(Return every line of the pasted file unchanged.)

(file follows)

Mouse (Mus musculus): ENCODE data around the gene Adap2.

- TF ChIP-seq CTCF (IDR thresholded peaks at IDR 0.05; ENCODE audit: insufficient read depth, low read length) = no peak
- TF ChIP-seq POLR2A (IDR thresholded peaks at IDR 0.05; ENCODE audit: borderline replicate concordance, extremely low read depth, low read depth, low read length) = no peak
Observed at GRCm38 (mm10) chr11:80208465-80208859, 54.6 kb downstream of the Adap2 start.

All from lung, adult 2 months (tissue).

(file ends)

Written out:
Mouse (Mus musculus): ENCODE data around the gene Adap2.

- TF ChIP-seq CTCF (IDR thresholded peaks at IDR 0.05; ENCODE audit: insufficient read depth, low read length) = no peak
- TF ChIP-seq POLR2A (IDR thresholded peaks at IDR 0.05; ENCODE audit: borderline replicate concordance, extremely low read depth, low read depth, low read length) = no peak
Observed at GRCm38 (mm10) chr11:80208465-80208859, 54.6 kb downstream of the Adap2 start.

All from lung, adult 2 months (tissue).